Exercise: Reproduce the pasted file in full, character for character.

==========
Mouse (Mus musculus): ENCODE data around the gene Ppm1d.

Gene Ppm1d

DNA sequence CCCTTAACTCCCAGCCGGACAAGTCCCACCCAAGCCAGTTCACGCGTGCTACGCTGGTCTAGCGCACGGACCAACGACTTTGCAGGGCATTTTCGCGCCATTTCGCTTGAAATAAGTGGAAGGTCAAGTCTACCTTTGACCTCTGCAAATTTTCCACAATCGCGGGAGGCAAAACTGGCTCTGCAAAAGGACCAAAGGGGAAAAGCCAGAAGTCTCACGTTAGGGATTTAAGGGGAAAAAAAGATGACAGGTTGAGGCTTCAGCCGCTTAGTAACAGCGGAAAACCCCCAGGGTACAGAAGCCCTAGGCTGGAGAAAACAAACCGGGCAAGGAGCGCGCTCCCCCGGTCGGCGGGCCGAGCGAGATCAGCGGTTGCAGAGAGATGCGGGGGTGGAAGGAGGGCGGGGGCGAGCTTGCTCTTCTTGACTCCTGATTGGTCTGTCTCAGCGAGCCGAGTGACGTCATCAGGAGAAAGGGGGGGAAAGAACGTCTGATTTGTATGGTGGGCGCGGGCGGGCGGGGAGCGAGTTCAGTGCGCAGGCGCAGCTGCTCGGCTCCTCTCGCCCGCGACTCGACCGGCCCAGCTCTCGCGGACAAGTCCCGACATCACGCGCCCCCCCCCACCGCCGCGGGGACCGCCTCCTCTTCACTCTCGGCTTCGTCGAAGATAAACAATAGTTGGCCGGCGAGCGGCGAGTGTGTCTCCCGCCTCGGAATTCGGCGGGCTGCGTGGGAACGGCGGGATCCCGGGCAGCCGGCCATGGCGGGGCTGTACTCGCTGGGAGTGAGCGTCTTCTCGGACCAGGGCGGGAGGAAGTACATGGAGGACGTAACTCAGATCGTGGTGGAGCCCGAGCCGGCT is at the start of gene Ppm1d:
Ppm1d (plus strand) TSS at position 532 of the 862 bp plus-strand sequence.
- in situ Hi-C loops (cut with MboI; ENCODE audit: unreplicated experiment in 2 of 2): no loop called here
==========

Mouse (Mus musculus): ENCODE data around the gene Ppm1d.

Gene Ppm1d

DNA sequence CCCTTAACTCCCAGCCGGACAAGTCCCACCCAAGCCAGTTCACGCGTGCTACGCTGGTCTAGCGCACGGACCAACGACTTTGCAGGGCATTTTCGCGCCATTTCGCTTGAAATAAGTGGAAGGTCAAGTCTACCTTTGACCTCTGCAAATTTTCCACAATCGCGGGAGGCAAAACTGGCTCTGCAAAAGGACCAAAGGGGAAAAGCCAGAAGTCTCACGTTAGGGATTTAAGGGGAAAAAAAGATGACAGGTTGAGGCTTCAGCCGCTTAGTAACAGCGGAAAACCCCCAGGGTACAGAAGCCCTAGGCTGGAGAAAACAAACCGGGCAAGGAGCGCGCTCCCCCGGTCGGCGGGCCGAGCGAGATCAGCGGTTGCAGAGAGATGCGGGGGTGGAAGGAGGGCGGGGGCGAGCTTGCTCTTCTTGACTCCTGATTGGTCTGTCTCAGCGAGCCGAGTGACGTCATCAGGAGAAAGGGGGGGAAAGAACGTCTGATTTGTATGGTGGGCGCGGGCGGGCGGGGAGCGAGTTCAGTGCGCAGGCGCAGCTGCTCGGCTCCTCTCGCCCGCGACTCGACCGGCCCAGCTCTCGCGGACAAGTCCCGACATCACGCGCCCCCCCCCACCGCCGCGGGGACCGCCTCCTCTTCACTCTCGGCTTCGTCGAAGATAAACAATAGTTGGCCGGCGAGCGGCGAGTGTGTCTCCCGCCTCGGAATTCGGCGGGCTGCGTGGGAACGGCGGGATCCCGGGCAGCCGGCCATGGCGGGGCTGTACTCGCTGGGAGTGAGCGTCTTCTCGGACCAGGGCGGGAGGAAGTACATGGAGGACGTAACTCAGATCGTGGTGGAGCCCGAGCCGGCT is at the start of gene Ppm1d:
Ppm1d (plus strand) TSS at position 532 of the 862 bp plus-strand sequence.
- in situ Hi-C loops (cut with MboI; ENCODE audit: unreplicated experiment in 2 of 2): no loop called here